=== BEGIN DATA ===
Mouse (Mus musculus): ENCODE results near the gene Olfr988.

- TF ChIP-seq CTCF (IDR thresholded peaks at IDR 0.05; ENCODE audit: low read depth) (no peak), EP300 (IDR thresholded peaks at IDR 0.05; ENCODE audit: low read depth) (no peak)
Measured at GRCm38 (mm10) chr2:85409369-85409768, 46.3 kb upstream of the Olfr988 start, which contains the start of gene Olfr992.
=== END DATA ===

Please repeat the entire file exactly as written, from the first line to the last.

Mouse (Mus musculus): ENCODE results near the gene Olfr988.

- TF ChIP-seq CTCF (IDR thresholded peaks at IDR 0.05; ENCODE audit: low read depth) (no peak), EP300 (IDR thresholded peaks at IDR 0.05; ENCODE audit: low read depth) (no peak)
Measured at GRCm38 (mm10) chr2:85409369-85409768, 46.3 kb upstream of the Olfr988 start, which contains the start of gene Olfr992.